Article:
Part of this really depends on where you are learning, how often the classes are, how big the class is, and the curriculum and structure of the class. Given that you haven't mentioned what style of tai chi you are learning, the movements/forms, and what your instructor or class format is like, I can only draw so many conclusions.
For instance, if your class is full of beginners and exercises or forms are conducted together in a communal learning environment, then I wouldn't expect to progress so quickly. Remember that you were once a beginner too. The instructor's time and attention has to be divided among all students. Some people, like very new beginners, may need more explanation to understand what they are doing.
The way you pose your question does in fact make you sound very selfish in wanting more, like you have this unearned sense of entitlement and expectation based on what has taken place so far. To demand more material from your instructor is very disrespectful and also very inconsiderate to others. People I've seen who think they are ready are always not because their understanding is so superficial. You can choose to approach your instructor is fine, but please be aware of your place in the class and you are not running it.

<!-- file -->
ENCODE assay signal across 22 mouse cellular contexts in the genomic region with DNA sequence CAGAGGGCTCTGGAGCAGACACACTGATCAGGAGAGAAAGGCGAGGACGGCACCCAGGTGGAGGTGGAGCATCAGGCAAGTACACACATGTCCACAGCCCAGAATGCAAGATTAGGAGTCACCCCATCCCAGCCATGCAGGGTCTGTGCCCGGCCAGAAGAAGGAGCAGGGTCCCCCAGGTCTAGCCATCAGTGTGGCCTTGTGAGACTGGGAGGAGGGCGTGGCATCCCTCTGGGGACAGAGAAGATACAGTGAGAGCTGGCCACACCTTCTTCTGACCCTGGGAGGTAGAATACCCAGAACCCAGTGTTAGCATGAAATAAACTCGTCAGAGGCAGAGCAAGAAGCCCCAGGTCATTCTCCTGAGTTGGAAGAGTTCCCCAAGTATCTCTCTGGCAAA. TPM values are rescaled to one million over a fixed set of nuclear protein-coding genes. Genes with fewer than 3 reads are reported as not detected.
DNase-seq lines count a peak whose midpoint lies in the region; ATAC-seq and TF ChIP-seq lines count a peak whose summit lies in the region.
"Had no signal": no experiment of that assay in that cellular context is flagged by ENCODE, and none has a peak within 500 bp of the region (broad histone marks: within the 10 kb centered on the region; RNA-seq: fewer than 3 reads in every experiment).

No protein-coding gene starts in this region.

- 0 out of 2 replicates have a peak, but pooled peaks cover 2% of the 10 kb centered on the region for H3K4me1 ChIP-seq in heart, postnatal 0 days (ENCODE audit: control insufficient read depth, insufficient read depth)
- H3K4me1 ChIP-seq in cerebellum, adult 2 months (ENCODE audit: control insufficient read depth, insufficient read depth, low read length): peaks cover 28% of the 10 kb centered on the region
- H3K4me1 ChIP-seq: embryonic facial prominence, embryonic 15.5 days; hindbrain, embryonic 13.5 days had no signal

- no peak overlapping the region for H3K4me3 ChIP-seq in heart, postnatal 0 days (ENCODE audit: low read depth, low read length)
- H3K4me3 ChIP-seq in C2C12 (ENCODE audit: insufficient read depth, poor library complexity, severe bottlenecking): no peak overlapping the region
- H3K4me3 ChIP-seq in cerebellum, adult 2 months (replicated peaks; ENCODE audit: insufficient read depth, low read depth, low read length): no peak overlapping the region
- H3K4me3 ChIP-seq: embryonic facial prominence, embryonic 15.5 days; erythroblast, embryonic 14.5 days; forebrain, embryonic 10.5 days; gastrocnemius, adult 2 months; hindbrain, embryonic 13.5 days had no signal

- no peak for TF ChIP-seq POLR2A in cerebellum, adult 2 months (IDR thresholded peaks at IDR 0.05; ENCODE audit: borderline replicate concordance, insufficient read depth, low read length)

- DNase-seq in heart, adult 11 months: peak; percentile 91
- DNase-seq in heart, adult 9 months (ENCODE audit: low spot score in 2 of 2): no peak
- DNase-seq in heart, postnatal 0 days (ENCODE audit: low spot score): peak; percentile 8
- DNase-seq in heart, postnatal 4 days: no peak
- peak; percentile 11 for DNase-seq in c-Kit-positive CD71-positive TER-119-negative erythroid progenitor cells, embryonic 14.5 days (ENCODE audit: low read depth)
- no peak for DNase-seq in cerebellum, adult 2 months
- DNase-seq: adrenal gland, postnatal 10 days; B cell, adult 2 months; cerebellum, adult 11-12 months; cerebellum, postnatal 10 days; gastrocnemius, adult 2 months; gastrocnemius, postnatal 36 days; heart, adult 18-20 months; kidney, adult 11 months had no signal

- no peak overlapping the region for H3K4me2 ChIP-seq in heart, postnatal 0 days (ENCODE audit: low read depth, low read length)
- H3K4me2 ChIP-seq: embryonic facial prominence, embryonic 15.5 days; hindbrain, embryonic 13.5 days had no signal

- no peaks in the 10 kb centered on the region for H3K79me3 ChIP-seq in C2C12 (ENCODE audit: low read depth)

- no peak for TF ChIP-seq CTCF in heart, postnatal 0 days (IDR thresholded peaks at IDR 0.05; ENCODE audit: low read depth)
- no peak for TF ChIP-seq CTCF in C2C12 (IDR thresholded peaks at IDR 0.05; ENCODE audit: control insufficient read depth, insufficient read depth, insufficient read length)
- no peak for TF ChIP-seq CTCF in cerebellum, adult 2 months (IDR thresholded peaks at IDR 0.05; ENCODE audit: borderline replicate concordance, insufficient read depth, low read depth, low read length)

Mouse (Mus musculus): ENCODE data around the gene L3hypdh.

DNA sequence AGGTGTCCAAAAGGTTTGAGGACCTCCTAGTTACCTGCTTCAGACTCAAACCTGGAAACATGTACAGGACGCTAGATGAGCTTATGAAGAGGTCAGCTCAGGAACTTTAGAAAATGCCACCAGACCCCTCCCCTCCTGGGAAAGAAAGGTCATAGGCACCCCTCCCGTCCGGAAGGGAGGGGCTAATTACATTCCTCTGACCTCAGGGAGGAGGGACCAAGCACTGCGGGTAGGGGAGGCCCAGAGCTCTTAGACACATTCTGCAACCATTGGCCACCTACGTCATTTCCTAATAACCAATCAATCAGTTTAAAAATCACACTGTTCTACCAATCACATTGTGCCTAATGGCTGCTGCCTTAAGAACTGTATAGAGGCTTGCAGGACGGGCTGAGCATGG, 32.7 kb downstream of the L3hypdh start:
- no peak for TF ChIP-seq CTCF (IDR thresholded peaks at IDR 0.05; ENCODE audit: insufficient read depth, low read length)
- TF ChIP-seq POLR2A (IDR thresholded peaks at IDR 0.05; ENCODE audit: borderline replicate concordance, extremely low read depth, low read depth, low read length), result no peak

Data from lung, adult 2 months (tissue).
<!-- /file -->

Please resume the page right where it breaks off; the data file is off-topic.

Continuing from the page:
I would not be concerned about "losing out" just because you have not advanced in anything over the last three classes. I am not understanding why you seem so concerned regarding this. If you feel like that what you're doing in class is useless or isn't right for you, then you are always free to choose something else or go somewhere else. Try to open your mind and accept that doing something different and unexpected can be beneficial.
Just because you disagree with the teaching style or format of the class does not mean there is anything "wrong" with it. Regardless of what the curriculum is, sometimes the class will just have to be tailored to people there, what people are doing together as a group, the materials and forms people are learning, and so on. What goes on in a class is really up to that instructor, and that person should reserve the right to modify things as necessary.
I would not expect any tai chi student to really begin to fully grasp what he or she is doing after only three months. Even as an "advanced" student, I am still drilling and practicing fundamentals because they are so important; the are the basis of everything we do. Having a foundation is important, and you can really only get better from there. I wouldn't expect anyone so "young" in tai chi to make any huge advancements for a good while. All I can say is: practice, practice, practice.